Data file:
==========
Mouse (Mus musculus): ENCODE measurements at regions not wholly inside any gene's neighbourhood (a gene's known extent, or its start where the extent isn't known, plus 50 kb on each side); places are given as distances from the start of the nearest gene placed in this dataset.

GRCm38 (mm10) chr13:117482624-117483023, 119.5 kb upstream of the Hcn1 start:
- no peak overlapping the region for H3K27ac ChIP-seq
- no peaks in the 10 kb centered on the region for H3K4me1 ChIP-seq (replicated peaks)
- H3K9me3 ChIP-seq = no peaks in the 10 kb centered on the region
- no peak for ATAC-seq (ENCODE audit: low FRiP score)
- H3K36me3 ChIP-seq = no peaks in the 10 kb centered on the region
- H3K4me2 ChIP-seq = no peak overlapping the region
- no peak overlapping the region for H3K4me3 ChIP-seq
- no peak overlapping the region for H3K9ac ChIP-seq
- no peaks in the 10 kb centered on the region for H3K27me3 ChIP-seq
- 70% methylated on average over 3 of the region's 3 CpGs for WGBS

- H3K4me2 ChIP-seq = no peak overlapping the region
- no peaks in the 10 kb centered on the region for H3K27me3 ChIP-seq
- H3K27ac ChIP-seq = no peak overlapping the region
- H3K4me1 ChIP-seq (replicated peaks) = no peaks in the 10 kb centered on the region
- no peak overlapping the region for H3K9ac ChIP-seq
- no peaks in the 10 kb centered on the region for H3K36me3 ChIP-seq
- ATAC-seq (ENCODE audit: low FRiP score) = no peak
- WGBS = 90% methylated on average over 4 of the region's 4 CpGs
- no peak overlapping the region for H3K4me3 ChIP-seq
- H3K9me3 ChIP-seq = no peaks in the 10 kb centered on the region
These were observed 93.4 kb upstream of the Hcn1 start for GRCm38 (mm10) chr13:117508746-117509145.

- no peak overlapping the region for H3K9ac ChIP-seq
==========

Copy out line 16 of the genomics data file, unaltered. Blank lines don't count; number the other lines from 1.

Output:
- H3K4me1 ChIP-seq (replicated peaks) = no peaks in the 10 kb centered on the region